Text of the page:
• Produce generated under farming agreements are exempt from any state acts aimed at regulating the sale and purchase of farming produce, therefore leaving no room for states to impose MSPs on such produce. Such agreements also exempt the sponsor from any stock-limit obligations applicable under the Essential Commodities Act, 1955. Stock-limits are a method of preventing hoarding of agricultural produce.
  • Provides for a three-level dispute settlement mechanism: the conciliation board—comprising representatives of parties to the agreement, the sub-divisional magistrate, and appellate authority.
  1. Essential Commodities (Amendment) Act, 2020

An amendment to the Essential Commodities Act, 1955, this act seeks to restrict the powers of the government with respect to production, supply, and distribution of certain key commodities.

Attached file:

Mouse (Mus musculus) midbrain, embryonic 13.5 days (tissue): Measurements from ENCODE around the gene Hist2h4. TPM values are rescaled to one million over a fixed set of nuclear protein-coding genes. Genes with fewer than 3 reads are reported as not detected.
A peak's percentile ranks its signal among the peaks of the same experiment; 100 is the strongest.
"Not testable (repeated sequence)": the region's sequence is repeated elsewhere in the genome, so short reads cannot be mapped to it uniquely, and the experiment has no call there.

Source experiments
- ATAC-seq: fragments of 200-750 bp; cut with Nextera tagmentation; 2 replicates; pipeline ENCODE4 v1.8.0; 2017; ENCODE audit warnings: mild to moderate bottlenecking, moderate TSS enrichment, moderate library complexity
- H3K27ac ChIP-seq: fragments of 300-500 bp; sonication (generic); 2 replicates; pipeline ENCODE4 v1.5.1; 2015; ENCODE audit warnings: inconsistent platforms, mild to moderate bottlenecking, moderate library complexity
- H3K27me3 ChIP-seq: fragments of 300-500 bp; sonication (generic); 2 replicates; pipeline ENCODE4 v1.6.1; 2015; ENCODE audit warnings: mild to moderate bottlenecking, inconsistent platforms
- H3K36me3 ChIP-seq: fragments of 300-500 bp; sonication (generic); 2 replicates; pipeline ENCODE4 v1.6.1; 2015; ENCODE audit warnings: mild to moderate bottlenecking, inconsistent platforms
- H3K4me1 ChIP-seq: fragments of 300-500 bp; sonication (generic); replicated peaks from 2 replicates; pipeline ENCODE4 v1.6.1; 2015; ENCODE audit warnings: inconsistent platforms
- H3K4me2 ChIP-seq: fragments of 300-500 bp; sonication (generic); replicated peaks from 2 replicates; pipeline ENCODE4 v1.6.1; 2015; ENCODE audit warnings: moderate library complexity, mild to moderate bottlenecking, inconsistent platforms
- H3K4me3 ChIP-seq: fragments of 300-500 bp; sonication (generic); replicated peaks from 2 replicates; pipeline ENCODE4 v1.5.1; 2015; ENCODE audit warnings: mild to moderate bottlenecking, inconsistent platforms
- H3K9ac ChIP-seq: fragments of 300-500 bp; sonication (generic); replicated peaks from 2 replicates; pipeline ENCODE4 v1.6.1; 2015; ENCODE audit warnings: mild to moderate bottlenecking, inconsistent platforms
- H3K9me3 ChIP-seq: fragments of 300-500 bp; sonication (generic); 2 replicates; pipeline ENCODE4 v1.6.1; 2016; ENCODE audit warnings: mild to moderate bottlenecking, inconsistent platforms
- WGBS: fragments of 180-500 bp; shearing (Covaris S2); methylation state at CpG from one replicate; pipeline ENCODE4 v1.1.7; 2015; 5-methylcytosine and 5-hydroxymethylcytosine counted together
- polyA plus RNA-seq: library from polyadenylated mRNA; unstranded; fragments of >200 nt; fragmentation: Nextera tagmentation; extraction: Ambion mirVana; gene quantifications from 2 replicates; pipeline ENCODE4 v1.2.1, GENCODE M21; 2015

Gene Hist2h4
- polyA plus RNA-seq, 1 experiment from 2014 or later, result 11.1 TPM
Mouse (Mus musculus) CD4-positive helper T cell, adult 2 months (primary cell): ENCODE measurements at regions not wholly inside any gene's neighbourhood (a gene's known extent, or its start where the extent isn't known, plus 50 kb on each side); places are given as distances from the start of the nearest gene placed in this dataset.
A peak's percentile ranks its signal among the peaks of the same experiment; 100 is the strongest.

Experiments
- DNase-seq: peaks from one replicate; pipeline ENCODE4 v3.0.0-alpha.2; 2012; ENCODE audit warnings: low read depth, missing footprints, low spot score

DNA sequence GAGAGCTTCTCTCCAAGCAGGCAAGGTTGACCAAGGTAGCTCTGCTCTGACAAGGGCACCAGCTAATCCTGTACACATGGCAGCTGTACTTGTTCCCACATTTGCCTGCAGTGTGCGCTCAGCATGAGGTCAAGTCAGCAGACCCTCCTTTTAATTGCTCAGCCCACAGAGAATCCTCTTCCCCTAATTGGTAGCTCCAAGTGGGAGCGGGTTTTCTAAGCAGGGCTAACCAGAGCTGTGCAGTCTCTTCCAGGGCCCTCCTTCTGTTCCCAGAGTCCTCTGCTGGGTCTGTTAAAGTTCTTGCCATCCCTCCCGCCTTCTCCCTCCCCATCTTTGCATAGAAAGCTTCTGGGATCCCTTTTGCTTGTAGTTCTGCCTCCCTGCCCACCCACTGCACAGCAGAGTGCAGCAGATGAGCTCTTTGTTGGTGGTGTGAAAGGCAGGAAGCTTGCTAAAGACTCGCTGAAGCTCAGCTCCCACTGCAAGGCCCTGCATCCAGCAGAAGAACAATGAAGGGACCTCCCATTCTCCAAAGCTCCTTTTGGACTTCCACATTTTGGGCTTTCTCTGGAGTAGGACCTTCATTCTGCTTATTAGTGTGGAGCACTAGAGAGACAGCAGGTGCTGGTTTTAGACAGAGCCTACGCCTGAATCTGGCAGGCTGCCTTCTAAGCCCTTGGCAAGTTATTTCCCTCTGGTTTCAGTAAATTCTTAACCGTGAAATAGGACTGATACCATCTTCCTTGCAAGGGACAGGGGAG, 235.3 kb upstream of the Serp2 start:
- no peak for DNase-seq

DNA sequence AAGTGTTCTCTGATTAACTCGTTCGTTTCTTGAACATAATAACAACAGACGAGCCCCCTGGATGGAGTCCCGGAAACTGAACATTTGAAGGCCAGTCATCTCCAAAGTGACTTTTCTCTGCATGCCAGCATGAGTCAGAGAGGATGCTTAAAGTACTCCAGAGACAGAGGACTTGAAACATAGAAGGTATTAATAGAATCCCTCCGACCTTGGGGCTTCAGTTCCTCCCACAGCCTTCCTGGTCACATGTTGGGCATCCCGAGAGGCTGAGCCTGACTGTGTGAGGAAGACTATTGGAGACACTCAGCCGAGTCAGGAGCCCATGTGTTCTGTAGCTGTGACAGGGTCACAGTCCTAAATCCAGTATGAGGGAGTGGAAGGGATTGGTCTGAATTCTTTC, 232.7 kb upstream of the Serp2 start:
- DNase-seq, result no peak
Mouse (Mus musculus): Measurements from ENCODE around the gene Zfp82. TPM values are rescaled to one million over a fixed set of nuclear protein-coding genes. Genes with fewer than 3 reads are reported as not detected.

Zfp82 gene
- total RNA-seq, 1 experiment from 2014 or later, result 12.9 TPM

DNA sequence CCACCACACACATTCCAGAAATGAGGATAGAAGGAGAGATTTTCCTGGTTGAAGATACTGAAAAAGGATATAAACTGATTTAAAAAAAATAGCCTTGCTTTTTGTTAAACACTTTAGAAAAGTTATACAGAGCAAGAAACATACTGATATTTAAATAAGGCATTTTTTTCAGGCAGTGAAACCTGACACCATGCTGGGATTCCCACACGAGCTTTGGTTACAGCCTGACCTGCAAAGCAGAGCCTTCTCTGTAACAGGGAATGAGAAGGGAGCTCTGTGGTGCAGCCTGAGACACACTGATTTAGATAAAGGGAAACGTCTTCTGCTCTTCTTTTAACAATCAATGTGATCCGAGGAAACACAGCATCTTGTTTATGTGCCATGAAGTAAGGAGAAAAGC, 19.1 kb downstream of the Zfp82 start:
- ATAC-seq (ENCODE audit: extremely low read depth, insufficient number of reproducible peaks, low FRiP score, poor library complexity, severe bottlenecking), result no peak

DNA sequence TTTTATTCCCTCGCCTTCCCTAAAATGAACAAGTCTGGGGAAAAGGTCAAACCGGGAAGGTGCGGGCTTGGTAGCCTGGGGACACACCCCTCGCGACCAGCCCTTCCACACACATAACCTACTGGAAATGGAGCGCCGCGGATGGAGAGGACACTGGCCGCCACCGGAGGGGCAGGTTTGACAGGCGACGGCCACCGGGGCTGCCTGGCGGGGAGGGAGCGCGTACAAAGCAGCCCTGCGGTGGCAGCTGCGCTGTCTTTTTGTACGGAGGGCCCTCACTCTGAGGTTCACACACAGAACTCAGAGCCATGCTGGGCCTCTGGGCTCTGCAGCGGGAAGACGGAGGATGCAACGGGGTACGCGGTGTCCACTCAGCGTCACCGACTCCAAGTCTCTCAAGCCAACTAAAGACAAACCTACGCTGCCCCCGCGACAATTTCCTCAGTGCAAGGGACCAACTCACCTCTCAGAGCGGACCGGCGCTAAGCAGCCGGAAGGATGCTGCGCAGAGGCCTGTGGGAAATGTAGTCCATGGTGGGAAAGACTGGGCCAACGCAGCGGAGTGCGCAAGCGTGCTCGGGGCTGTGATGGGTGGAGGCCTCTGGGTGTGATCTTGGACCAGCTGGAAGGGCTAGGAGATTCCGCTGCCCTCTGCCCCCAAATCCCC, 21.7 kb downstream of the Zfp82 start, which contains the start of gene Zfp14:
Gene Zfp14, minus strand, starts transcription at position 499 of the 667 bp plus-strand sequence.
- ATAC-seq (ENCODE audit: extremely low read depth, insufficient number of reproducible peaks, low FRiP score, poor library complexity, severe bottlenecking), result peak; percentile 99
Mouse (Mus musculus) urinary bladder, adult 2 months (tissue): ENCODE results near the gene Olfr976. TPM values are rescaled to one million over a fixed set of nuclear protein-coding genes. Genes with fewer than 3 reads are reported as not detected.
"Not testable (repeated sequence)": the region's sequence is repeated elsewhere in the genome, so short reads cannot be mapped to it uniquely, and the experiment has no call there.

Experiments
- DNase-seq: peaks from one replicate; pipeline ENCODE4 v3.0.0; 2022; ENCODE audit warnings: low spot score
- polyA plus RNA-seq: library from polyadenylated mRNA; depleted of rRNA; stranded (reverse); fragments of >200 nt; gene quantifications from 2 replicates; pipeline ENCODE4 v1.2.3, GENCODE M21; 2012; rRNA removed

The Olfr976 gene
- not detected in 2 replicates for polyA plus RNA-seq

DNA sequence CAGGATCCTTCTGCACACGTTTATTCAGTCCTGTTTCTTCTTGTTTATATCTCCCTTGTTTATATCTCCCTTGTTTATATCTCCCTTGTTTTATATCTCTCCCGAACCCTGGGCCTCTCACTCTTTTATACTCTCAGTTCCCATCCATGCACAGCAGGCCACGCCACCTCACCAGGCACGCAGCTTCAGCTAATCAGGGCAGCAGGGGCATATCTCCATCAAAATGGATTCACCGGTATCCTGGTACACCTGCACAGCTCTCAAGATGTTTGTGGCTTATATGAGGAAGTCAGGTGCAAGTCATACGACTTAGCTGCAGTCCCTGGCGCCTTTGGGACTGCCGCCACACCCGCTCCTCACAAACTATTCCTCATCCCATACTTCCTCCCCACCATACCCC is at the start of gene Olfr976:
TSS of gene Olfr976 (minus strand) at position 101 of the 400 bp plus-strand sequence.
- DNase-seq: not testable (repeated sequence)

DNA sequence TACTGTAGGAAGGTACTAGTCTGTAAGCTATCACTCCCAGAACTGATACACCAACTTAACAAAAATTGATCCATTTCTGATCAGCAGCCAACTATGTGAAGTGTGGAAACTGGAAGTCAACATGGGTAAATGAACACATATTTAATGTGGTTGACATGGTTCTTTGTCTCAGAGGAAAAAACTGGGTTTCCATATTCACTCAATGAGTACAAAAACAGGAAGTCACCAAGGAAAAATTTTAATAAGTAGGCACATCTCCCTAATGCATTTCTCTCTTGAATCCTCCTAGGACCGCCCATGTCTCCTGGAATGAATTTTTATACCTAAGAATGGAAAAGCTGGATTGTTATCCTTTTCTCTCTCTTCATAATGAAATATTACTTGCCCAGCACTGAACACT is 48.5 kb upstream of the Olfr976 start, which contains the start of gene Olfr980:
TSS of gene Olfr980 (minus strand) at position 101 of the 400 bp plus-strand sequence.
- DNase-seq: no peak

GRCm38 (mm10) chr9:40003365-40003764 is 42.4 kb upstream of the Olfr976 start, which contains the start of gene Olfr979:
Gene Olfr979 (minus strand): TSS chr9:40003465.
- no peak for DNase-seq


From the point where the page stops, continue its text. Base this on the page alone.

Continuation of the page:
• The act removes cereals, pulses, oilseeds, edible oils, onion, and potatoes from the list of essential commodities.
  • Government can impose stock holding limits and regulate the prices for the above commodities—under the Essential Commodities, 1955—only under exceptional circumstances. These include war, famine, extraordinary price rise, and natural calamity of grave nature.
  • Stock limits on farming produce to be based on price rise in the market.  They may be imposed only if there is: (i) a 100 percent increase in retail price of horticultural produce, and (ii) a 50 percent increase in the retail price of non-perishable agricultural food items. The increase is to be calculated over the price prevailing during the preceding twelve months, or the average retail price over the last five years, whichever is lower.
  • The act aims at removing fears of private investors of regulatory influence in their business operations.
  • Gives freedom to produce, hold, move, distribute, and supply produce, leading to harnessing private sector/foreign direct investment in agricultural infrastructure.